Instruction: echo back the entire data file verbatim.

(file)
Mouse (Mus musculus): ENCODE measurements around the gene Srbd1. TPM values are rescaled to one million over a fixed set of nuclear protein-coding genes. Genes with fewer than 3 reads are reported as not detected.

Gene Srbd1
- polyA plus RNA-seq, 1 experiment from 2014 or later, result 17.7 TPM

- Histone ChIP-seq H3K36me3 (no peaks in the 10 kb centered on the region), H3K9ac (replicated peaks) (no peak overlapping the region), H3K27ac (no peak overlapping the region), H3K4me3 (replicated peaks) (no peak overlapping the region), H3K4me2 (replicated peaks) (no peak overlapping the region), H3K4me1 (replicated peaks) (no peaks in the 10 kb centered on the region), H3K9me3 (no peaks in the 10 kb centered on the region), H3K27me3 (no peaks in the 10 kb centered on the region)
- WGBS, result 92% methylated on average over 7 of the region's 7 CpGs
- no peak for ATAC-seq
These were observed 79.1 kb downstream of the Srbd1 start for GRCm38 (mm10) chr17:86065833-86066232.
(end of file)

Mouse (Mus musculus): ENCODE measurements around the gene Srbd1. TPM values are rescaled to one million over a fixed set of nuclear protein-coding genes. Genes with fewer than 3 reads are reported as not detected.

Gene Srbd1
- polyA plus RNA-seq, 1 experiment from 2014 or later, result 17.7 TPM

- Histone ChIP-seq H3K36me3 (no peaks in the 10 kb centered on the region), H3K9ac (replicated peaks) (no peak overlapping the region), H3K27ac (no peak overlapping the region), H3K4me3 (replicated peaks) (no peak overlapping the region), H3K4me2 (replicated peaks) (no peak overlapping the region), H3K4me1 (replicated peaks) (no peaks in the 10 kb centered on the region), H3K9me3 (no peaks in the 10 kb centered on the region), H3K27me3 (no peaks in the 10 kb centered on the region)
- WGBS, result 92% methylated on average over 7 of the region's 7 CpGs
- no peak for ATAC-seq
These were observed 79.1 kb downstream of the Srbd1 start for GRCm38 (mm10) chr17:86065833-86066232.